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MSBML urges lawmakers to update Mississippi Medical Practice Act

Photo courtesy of the Mississippi State Medical Board of Licensure

Now that the Mississippi legislative session is in full swing, one leader is advocating for a change in the state’s medical practice laws.

Dr. Ken Cleveland, the executive director of the Mississippi State Board of Medical Licensure (MSBML), is urging state legislators to update the Mississippi Medical Practice Act, which he says hasn’t been revised in over 25 years.

Since the landscape of medical practice has changed drastically in recent years, especially during the COVID-19 pandemic, Cleveland, on behalf of MSBML, argues that it’s past time for the Magnolia State’s laws to reflect advancements in technology and medical practice in general in order to protect the health and safety of the state’s residents.

“The Medical Practice Act in Mississippi hasn’t been seriously updated in well over 25 years — I mean, probably closer to 30 — and I think we can all agree that the practice of medicine has changed significantly in 25 to 30 years,” Cleveland said during a recent appearance on The Gallo Show. “Especially since COVID, the practice has changed rapidly, and we’re trying to protect the safety and the health of Mississippians. We need to update our practice act to be able to do that.”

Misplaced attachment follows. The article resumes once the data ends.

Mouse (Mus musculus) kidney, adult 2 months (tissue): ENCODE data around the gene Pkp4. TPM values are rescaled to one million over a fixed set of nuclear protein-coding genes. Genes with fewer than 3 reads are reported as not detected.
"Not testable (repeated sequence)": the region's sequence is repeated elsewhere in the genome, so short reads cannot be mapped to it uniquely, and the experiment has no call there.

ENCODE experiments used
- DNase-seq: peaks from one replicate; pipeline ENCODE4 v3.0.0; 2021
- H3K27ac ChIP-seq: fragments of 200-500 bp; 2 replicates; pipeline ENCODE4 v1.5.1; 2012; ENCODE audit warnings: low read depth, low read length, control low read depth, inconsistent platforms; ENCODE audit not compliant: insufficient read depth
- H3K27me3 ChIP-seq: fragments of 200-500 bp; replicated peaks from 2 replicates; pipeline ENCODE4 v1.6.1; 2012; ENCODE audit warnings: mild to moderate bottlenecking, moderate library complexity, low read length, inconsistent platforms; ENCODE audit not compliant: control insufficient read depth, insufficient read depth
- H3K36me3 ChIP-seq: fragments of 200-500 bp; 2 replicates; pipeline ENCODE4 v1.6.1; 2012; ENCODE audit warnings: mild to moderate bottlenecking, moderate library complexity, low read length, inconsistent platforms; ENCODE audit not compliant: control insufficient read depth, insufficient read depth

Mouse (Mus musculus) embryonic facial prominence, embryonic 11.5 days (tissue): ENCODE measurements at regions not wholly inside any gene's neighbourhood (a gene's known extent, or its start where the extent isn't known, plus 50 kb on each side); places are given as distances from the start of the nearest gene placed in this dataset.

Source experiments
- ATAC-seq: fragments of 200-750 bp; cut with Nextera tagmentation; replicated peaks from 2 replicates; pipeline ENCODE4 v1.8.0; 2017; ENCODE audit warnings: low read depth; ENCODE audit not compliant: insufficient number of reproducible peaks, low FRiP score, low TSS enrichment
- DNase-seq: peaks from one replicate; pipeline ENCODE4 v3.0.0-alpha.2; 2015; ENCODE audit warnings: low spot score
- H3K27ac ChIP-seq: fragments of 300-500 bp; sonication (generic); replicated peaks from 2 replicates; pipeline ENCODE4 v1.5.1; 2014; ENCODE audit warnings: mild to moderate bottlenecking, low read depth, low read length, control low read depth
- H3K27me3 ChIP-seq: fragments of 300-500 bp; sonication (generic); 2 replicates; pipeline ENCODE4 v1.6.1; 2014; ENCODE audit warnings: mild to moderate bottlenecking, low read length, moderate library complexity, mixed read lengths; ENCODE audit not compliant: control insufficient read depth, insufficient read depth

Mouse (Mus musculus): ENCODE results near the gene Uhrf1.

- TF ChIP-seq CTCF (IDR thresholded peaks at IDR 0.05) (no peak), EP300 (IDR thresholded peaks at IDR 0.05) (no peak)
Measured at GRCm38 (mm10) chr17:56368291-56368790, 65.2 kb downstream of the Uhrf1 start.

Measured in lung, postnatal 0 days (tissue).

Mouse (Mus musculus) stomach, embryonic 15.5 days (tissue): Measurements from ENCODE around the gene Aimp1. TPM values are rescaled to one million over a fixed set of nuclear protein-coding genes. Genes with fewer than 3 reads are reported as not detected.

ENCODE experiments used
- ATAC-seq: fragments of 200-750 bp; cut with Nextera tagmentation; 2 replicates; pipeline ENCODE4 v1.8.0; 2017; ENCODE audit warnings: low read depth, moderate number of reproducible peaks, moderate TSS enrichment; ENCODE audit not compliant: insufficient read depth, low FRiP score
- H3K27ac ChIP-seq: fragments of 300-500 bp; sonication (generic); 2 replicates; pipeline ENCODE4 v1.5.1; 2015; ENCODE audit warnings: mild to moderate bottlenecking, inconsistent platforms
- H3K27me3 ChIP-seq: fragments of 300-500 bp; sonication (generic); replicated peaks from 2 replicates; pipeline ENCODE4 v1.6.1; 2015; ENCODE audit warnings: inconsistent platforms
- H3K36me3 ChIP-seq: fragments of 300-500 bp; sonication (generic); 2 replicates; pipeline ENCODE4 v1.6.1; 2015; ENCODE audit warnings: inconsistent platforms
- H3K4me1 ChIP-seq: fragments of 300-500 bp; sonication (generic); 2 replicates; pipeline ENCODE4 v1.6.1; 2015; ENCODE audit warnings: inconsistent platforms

Cleveland, who has served as the board’s executive director for five years, says he has been tasked with the duty of pushing for necessary changes to the Medical Practice Act. Though the doctor is given the assignment of making updates, he is at the mercy of the state legislature in terms of modifying terminology within existing law.

“Each year since I’ve been executive director, we have introduced a version of this bill. Every year, we learn from what did work and what didn’t work, and we make modifications to it,” Cleveland added. “We do other things that try to enhance the ability for legislators to be able to pass this act and modernize the practice of medicine in Mississippi.”

One major adjustment MSBML would like to see is a change in disciplinary policies for physicians in the state. According to Cleveland, there are upwards of 12,000 practicing physicians in Mississippi. However, a little over half list their primary practice address within the state.

If a physician violates regulations, the current policy is to have the medical provider suspended — an approach that concerns Cleveland. Rather than risking a possible mass exodus of physicians, Cleveland is proposing a fine as a means of disciplining a medical provider who violates a rule without resorting to suspension.

“We need to keep as many doctors practicing as possible. A fine would allow us to discipline them (doctors) for violating regulations without suspending them, which is very difficult for the board to do right now. So it’s either a slap on the hand or suspend them, right now,” Cleveland continued. “So, we’re trying to create some middle ground in there where we can keep doctors practicing.”

Watch the full interview with Dr. Cleveland below.

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